There are now 16 confirmed cases of coronavirus in San Luis Obispo County, the San Luis Obispo Public Health Department announced Friday, March 20. 

Three of the reported cases are on the coast, seven in North County, one in Central San Luis Obispo and five in South County, Public Health Officer Penny Borenstein said. 

Seven of the patients are between 19 and 64 years old, most with underlying health conditions or recent travel to a COVID-19 hotspot. Nine of the patients are 65-years-old or older, according to Borenstein.

Two of the patients are close to recovery. To be released from isolation, a patient who has been infected with coronavirus needs to have been in isolation for at least seven days, and been without a fever and significant respiratory symptoms for 24 hours. The patient is allowed to be released with a cough, Borenstein said.

When released from isolation, the individual must still adhere to the shelter in place order. 

Testing

WestPac Lab, a private lab on the Central Coast, has been sending samples to their national testing center to help San Luis Obispo’s public lab identify cases in the community. WestPac Lab has performed 282 tests, and identified seven cases of coronavirus in San Luis Obispo. The County Public Health lab has performed 261 tests and identified nine cases of coronavirus.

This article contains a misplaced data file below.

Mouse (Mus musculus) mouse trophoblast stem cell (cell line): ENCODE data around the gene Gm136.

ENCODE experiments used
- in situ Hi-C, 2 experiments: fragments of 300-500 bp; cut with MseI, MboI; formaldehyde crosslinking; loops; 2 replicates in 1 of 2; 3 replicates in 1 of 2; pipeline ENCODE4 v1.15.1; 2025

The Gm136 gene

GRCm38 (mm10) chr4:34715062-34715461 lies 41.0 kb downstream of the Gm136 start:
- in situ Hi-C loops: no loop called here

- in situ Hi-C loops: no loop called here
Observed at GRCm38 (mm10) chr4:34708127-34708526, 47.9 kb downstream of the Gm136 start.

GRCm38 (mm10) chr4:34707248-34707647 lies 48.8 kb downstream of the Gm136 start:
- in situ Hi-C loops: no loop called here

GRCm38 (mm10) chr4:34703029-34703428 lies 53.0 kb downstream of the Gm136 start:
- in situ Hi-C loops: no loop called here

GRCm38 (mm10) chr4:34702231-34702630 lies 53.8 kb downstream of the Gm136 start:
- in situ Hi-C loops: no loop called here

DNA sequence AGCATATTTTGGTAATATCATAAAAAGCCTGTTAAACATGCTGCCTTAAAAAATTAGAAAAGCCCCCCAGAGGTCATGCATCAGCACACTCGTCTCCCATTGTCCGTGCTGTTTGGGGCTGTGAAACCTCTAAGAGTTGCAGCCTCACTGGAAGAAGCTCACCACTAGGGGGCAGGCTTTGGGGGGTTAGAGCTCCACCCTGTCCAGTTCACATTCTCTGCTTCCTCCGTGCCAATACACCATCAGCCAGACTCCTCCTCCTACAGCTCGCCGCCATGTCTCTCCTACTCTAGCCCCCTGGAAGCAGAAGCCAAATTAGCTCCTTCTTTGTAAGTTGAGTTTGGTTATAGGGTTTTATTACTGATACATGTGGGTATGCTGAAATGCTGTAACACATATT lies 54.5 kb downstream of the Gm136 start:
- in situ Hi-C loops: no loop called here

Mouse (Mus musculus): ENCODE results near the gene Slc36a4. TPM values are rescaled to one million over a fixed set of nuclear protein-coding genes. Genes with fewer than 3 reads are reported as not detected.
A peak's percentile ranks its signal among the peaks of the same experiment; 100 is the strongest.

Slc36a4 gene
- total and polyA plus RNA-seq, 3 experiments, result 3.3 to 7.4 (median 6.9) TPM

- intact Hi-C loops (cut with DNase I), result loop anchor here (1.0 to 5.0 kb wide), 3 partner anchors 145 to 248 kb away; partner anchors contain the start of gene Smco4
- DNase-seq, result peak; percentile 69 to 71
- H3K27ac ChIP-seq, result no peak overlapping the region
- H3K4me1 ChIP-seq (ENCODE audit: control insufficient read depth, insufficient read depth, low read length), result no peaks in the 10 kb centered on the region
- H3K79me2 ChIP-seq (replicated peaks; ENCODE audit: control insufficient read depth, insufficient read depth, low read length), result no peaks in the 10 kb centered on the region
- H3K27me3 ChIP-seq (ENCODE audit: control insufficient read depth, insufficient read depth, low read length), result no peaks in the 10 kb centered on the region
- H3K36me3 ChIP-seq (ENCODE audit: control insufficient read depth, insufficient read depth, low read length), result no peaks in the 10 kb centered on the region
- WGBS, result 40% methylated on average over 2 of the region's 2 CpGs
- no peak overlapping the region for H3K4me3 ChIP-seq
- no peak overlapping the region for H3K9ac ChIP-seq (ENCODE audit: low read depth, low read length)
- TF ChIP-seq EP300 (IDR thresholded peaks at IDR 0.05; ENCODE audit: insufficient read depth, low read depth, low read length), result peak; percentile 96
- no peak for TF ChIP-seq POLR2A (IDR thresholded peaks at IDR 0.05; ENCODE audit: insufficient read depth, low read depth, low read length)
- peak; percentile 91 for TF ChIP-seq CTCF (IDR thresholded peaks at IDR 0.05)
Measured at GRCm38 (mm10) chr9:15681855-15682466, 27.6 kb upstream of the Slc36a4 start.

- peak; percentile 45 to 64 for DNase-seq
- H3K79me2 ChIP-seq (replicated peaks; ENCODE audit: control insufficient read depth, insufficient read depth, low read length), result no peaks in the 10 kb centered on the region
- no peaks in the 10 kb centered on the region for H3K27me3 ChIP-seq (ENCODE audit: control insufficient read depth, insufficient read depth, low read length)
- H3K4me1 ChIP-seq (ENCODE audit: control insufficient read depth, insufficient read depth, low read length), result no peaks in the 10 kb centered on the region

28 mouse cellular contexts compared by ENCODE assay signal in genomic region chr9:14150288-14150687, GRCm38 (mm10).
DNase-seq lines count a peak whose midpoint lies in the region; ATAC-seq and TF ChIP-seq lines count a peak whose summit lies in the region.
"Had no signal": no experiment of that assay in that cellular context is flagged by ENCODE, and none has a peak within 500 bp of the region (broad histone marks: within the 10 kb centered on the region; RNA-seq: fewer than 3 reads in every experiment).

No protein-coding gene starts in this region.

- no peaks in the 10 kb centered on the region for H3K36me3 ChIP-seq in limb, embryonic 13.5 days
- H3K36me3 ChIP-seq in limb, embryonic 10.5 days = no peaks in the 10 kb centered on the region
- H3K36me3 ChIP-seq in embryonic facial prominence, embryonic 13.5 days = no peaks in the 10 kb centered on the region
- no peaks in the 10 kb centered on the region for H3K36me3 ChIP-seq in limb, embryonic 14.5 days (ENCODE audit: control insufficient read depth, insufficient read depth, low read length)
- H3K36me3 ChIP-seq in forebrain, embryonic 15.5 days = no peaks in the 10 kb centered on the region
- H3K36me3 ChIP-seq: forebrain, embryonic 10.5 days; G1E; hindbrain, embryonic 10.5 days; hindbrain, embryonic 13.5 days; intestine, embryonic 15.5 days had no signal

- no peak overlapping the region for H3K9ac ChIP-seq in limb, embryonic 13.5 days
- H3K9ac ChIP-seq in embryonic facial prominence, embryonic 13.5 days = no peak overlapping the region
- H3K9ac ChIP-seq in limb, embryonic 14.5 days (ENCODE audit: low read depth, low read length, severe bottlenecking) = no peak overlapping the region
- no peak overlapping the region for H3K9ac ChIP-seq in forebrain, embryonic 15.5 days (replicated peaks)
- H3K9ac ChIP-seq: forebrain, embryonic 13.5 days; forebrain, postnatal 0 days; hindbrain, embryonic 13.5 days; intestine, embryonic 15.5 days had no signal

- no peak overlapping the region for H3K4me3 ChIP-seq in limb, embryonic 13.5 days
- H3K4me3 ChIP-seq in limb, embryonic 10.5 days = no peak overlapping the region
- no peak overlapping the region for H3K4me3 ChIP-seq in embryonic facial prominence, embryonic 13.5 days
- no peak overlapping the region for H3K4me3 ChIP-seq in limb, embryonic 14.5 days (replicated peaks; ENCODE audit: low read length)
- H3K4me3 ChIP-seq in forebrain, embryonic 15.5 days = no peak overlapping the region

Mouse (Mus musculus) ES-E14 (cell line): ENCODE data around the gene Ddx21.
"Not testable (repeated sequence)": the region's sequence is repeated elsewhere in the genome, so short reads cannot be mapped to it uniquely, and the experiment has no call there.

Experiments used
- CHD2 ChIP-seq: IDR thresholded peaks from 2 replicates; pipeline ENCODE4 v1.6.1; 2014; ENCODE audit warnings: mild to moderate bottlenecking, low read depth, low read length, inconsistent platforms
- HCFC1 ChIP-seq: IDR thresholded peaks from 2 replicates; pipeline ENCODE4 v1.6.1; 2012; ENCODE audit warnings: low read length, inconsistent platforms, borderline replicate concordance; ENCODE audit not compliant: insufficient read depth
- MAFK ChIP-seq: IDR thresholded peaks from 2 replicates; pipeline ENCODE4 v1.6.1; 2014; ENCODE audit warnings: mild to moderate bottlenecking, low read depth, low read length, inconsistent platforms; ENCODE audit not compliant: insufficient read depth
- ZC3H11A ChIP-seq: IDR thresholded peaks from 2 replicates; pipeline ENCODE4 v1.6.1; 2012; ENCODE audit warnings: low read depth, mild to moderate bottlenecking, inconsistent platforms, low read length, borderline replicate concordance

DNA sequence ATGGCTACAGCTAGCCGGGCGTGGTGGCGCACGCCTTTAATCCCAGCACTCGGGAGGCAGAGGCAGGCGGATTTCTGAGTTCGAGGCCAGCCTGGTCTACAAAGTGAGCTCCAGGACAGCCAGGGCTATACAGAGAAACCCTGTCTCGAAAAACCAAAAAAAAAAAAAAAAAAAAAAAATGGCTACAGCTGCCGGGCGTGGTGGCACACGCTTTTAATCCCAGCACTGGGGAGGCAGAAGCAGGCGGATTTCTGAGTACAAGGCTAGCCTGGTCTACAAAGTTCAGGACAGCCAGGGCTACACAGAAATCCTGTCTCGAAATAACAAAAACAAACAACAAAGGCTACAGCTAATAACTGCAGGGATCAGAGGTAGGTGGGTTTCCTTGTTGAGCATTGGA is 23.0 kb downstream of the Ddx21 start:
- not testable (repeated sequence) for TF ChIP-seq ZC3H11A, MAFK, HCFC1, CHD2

The county has enough testing kits to perform tests for the next couple of days, but is concerned with test availability for the “long haul,” Borenstein said. 

Testing by County Public Health is being done in their parking lot by appointment only. Borenstein does not expect drive-through testing to be offered by the county due to their lab equipment restrictions.

Borenstein said she expects to see the number of coronavirus cases double in San Luis Obispo County every three to five days. 

“It is good news if we can get more testing out there and more people identified and more people committed to staying at home with their illness,” Borenstein said. “We will have a better picture locally of what’s going on in our community.”

How COVID-19 spreads 

The virus spreads primarily through direct contact with an infected person, Borenstein said. 

For example, if you shake the hand of an infected person and touch your eyes, nose or mouth, you are likely to get infected.

The more severe a person’s symptoms are, the more contagious they are. 

It is unlikely that a person will spread the virus when they don’t have symptoms, Borenstein said. 

The virus also does not spread through the air – it does not travel through air vents or linger in the air after an infected person has left the room, Borenstein said. 

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